Scrabble King Nigel Richards a Great Enigma
With the Australian Scrabble Championships held over Easter weekend, The Guardian’s Emma Kemp profiled both young and old players competing for the title. When the name of world champion New Zealander Nigel Richards is mentioned, Australian David Eldar, world No 2, is “literally lost for words”, Kemp writes for the newspaper.
Eldar bumbles through an incoherent sentence of “I’ve never seen, like, yeah” and “I mean, like, there’s, there’s no, there’s no, like, real words”, Kemp reports.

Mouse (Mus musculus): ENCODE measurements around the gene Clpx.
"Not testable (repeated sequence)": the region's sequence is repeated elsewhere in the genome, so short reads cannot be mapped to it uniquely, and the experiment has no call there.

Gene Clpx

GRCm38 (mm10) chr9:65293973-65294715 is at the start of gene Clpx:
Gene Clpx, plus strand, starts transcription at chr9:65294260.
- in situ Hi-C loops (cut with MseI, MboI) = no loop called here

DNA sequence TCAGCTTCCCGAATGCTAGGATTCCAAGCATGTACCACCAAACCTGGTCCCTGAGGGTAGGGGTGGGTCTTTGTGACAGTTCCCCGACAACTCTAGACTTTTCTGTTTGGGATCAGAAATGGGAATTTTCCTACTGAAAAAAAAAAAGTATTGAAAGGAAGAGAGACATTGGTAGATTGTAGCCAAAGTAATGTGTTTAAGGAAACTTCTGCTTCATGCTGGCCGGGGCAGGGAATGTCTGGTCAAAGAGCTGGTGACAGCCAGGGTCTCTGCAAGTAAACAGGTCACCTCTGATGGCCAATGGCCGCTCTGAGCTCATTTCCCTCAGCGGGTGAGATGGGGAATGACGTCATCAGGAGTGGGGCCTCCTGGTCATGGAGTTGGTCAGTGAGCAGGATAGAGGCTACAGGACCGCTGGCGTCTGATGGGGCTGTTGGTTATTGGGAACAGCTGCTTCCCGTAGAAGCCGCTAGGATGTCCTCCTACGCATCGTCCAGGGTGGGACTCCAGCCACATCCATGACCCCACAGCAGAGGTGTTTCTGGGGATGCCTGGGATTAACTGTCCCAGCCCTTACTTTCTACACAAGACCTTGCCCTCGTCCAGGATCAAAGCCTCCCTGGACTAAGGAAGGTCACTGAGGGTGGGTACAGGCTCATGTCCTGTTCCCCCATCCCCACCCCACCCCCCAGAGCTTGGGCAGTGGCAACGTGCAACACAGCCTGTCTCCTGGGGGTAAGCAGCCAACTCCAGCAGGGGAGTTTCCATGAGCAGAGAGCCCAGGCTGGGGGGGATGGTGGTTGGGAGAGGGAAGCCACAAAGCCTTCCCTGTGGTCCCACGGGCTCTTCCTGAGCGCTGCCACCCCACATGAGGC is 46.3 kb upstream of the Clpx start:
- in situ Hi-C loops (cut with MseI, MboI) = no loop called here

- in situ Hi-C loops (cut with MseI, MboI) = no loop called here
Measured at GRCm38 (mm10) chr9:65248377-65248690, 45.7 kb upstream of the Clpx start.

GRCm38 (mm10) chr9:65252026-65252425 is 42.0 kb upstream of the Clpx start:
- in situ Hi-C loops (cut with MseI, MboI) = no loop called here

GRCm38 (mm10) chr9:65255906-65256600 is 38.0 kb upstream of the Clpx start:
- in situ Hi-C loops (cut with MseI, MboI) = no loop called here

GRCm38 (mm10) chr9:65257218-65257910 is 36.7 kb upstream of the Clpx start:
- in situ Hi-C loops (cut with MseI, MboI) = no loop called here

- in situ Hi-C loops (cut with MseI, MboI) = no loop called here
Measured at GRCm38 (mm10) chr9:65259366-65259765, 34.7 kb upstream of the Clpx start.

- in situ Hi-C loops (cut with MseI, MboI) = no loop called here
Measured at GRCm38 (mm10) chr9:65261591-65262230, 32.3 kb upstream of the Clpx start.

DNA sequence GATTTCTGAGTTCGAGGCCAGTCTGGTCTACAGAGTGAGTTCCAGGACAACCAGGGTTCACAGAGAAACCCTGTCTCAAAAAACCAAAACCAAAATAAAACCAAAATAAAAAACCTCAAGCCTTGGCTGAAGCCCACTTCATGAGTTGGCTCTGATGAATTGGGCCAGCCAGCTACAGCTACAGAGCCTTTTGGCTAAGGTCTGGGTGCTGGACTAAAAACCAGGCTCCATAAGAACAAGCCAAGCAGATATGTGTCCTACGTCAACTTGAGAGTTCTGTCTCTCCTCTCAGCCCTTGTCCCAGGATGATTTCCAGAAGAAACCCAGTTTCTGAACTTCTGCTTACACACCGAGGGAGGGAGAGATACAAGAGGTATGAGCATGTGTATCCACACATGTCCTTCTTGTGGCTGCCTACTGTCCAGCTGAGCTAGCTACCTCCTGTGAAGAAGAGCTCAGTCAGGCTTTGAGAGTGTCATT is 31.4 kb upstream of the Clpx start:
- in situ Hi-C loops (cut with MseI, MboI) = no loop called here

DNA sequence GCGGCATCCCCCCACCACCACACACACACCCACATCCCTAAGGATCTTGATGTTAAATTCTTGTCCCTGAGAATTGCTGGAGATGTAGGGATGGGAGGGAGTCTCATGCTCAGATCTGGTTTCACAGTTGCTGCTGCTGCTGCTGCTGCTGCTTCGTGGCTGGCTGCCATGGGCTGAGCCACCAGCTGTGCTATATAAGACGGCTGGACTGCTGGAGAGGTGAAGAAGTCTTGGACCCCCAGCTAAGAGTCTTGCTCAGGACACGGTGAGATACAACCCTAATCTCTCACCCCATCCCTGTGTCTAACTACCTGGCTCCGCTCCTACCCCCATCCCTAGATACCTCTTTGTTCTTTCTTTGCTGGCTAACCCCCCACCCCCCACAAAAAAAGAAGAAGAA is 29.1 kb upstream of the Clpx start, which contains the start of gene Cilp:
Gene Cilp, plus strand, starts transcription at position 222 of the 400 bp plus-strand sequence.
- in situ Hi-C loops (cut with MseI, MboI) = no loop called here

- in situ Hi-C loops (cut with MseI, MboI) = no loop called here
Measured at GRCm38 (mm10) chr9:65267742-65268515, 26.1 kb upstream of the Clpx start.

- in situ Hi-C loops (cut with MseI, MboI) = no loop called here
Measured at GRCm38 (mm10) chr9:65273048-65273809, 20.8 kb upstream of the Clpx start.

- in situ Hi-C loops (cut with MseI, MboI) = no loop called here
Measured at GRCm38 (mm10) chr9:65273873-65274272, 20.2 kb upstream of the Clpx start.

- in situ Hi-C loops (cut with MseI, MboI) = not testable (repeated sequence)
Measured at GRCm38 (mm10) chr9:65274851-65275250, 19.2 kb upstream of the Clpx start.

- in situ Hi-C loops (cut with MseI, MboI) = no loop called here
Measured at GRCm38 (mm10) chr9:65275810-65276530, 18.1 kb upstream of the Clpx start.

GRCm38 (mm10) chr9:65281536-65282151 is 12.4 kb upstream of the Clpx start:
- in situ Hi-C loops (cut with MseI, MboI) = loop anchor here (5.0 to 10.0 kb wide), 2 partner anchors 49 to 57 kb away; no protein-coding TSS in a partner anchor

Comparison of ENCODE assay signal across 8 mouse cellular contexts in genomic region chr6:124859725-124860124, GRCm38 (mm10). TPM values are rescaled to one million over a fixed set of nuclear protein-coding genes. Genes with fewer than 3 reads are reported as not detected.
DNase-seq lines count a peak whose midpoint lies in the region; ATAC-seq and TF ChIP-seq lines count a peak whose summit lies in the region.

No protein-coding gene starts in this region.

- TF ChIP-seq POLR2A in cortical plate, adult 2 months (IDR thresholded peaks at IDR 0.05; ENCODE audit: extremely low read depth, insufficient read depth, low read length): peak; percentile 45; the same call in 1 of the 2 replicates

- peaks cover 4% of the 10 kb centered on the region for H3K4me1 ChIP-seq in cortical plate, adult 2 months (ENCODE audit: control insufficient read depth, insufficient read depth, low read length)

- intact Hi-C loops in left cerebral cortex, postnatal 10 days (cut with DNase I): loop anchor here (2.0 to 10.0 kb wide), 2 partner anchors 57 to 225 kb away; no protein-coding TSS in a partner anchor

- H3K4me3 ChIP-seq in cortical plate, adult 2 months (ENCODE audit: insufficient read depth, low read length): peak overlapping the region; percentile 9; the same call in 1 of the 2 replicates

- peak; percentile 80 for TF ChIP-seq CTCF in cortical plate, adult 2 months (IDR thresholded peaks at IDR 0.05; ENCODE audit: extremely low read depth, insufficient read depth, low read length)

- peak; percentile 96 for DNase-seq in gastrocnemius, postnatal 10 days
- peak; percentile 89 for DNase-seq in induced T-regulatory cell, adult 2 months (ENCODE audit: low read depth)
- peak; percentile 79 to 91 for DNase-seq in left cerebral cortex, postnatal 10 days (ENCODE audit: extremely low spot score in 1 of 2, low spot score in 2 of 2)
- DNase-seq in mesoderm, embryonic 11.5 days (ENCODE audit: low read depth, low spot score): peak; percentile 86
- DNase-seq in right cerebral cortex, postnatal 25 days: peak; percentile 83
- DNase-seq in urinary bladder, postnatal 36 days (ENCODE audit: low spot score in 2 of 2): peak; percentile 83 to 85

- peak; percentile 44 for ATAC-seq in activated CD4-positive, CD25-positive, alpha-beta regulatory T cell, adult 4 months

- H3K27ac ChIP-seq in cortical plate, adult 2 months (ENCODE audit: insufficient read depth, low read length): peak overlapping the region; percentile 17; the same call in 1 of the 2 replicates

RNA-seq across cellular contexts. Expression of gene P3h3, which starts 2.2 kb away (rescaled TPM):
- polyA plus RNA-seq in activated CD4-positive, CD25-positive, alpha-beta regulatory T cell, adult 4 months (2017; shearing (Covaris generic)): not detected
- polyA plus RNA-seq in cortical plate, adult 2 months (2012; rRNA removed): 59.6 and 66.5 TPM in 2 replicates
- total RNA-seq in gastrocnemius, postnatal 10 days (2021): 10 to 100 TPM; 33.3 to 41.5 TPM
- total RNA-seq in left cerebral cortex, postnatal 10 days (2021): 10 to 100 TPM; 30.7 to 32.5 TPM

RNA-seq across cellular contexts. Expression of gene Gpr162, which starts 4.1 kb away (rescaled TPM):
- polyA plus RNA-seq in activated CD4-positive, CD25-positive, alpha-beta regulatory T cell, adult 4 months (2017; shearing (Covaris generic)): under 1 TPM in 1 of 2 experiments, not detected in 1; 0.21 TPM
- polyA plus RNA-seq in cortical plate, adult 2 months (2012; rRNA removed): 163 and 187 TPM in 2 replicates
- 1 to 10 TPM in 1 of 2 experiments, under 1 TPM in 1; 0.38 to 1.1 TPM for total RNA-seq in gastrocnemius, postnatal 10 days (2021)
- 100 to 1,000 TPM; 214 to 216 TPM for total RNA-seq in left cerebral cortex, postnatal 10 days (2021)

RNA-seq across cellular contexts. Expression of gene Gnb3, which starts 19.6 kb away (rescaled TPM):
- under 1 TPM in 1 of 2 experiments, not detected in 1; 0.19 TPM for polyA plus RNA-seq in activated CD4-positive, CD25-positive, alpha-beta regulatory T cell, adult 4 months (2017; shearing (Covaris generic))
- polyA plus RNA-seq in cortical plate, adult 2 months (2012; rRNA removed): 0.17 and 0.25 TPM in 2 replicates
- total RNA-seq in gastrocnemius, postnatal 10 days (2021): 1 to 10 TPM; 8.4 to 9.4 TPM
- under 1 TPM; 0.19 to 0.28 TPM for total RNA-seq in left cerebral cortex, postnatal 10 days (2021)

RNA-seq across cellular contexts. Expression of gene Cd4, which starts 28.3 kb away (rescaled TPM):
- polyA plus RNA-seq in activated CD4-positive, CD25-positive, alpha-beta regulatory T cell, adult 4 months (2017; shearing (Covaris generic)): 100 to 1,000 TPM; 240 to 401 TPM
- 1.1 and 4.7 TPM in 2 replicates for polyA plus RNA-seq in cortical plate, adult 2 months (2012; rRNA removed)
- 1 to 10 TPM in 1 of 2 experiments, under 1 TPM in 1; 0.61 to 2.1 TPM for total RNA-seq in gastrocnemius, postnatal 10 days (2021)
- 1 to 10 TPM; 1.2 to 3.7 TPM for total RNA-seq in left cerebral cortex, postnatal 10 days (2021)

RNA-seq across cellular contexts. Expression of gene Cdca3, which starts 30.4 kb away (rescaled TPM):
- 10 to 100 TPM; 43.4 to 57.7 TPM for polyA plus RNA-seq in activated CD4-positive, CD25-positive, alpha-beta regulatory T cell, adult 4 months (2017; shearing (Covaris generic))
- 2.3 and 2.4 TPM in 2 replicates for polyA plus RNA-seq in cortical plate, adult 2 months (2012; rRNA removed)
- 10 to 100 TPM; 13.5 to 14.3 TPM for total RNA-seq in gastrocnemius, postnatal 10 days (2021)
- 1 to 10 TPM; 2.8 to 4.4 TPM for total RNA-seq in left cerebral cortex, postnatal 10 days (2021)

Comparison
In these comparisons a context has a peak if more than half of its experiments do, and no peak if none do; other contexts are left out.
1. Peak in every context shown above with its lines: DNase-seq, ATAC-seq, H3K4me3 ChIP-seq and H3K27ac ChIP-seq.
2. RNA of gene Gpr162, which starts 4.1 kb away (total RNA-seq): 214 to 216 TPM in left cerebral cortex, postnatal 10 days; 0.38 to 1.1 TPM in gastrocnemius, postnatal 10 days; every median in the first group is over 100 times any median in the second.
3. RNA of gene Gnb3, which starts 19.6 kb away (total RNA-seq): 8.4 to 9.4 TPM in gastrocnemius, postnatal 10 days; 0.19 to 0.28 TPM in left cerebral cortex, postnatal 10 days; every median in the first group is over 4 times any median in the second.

Richards, 54, is the great enigma, and has been described as “the Tiger Woods of Scrabble”, a frugally living recluse and an obsessive cyclist who chews through 600km a week.
Richards did not play Scrabble until he was 28, after his mother became frustrated that his photographic memory was rendering their card games a foregone conclusion. To wit, he won the 2015 francophone world Scrabble championships despite not speaking a word of French, having memorised the entire French Scrabble dictionary in nine weeks. He needed a translator to thank the audience.
Original article by Emma Kemp, The Guardian, April 1, 2021.
Photo by Michael Bowles.